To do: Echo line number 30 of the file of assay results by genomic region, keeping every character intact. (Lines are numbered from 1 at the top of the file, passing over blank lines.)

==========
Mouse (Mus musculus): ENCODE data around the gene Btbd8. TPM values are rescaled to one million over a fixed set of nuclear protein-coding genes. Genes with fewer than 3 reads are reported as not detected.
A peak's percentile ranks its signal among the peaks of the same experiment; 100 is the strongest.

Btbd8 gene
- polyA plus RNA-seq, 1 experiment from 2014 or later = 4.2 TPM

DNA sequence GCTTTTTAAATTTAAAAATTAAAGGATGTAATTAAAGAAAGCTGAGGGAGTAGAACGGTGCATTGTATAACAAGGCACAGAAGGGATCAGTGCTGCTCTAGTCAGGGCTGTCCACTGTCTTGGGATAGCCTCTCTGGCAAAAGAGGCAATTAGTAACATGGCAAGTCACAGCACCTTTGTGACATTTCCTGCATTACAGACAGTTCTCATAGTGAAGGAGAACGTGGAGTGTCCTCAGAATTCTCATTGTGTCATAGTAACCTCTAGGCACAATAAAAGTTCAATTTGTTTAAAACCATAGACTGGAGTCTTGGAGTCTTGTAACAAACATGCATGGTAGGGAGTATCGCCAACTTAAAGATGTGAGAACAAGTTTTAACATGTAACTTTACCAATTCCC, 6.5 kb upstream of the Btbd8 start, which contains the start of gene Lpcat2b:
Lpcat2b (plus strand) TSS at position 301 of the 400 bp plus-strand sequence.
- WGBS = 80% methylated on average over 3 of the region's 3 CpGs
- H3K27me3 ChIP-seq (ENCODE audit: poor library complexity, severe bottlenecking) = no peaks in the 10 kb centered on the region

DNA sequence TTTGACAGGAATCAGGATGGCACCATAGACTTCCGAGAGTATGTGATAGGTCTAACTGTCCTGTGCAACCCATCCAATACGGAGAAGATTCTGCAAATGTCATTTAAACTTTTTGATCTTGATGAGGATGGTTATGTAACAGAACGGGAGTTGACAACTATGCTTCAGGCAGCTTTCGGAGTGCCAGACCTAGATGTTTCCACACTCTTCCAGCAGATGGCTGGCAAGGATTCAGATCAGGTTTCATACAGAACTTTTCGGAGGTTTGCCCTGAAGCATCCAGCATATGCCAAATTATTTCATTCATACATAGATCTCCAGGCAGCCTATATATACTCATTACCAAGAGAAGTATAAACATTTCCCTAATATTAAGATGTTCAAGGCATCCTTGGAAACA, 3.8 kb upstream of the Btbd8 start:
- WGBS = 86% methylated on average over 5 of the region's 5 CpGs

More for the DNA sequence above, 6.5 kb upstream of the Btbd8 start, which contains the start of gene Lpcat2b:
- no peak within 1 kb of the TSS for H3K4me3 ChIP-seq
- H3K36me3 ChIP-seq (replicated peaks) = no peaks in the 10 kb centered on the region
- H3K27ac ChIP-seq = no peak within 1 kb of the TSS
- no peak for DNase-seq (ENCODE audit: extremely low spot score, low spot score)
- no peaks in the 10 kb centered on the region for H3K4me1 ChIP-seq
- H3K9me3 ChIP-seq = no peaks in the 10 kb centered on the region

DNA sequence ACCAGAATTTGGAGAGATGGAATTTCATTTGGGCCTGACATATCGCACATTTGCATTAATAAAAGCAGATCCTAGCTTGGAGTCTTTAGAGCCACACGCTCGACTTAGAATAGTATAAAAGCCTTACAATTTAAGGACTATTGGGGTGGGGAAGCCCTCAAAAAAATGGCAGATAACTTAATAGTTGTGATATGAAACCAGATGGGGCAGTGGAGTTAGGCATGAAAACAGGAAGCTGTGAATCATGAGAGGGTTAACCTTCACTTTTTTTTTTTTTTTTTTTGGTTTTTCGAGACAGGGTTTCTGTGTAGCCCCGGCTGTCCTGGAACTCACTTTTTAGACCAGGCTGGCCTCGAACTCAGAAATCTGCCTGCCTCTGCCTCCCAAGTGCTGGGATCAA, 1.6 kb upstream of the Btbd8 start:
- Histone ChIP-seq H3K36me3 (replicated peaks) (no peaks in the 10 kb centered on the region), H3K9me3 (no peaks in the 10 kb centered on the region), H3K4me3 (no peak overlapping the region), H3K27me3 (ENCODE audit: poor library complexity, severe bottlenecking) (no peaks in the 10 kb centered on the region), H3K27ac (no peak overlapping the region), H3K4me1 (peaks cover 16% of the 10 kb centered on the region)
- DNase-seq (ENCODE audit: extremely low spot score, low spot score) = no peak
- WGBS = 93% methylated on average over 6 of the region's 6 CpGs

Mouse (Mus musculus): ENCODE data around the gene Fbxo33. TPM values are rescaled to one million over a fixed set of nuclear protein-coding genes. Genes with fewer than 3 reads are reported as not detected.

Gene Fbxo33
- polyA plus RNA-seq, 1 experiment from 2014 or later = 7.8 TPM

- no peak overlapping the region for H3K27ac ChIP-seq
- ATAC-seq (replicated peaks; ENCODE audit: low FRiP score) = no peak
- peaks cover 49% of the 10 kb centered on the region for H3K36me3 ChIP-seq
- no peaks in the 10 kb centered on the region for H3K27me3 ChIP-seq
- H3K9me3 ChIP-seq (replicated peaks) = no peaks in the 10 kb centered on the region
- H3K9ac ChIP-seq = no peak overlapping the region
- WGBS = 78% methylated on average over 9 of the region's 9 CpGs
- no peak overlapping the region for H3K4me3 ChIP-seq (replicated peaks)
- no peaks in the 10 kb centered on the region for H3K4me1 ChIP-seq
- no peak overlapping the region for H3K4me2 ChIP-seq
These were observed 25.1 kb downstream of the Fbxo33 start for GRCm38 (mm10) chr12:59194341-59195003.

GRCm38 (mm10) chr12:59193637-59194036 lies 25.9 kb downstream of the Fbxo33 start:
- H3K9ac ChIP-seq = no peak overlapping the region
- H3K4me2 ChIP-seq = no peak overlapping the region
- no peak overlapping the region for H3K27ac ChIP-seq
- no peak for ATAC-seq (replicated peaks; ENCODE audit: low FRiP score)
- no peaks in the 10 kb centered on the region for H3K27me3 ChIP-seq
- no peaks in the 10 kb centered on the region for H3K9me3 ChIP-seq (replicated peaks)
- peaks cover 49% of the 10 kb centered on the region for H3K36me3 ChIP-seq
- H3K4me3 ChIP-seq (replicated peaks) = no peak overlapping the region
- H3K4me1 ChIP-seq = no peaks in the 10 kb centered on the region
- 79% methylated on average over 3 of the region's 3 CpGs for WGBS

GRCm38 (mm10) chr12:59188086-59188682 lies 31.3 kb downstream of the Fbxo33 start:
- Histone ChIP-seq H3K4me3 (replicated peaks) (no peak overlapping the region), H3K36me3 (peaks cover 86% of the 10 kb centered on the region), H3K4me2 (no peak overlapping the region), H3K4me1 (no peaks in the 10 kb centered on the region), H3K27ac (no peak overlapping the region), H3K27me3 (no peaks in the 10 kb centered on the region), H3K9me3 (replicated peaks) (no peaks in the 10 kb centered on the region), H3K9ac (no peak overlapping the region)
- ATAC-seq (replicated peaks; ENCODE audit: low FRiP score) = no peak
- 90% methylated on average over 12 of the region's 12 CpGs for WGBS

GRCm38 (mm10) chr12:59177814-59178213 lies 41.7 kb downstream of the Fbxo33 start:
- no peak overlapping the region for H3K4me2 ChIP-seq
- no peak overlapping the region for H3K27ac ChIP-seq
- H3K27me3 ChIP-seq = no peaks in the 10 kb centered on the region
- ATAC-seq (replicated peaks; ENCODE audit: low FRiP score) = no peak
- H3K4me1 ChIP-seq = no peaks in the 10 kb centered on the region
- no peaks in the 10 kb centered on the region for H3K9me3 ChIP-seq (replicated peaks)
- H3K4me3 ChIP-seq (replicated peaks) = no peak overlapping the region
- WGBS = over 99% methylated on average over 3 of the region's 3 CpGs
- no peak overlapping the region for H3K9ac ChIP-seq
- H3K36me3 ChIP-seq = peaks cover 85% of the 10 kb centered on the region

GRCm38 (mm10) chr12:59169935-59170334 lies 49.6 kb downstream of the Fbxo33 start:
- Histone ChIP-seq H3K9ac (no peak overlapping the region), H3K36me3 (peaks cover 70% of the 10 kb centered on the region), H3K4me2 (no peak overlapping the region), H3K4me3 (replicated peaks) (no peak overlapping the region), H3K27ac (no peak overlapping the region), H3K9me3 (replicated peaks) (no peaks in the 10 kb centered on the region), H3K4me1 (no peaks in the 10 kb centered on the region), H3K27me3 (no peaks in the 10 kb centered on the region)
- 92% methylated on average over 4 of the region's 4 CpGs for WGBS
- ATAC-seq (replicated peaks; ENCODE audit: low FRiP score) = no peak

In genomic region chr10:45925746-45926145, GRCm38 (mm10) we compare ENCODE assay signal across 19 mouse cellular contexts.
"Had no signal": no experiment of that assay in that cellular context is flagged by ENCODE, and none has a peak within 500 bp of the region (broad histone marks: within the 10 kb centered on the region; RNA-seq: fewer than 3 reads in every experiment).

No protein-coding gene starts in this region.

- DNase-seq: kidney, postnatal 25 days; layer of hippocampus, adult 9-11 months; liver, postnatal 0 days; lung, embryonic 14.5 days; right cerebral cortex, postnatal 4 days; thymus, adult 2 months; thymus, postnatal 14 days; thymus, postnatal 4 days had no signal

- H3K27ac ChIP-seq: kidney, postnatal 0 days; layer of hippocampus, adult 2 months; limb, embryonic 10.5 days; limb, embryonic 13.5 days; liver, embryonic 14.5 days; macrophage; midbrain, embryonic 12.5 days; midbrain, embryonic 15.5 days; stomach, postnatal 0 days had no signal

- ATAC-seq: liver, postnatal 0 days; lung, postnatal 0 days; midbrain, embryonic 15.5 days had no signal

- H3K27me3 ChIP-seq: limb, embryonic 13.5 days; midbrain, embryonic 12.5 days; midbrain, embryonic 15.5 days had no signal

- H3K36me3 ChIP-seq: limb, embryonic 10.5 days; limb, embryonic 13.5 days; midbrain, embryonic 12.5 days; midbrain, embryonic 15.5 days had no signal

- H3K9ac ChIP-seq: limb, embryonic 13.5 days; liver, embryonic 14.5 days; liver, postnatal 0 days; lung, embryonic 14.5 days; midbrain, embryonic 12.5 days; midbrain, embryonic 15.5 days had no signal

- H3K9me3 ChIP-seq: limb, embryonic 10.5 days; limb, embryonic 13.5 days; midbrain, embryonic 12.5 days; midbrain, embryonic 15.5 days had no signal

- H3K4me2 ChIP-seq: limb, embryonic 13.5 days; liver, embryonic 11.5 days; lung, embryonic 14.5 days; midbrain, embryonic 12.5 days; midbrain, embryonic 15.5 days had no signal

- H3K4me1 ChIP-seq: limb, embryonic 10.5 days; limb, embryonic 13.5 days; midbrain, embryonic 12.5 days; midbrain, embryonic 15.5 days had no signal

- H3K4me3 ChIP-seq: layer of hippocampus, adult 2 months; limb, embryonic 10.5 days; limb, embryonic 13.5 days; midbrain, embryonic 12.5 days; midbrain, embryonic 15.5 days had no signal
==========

- H3K9ac ChIP-seq = no peak overlapping the region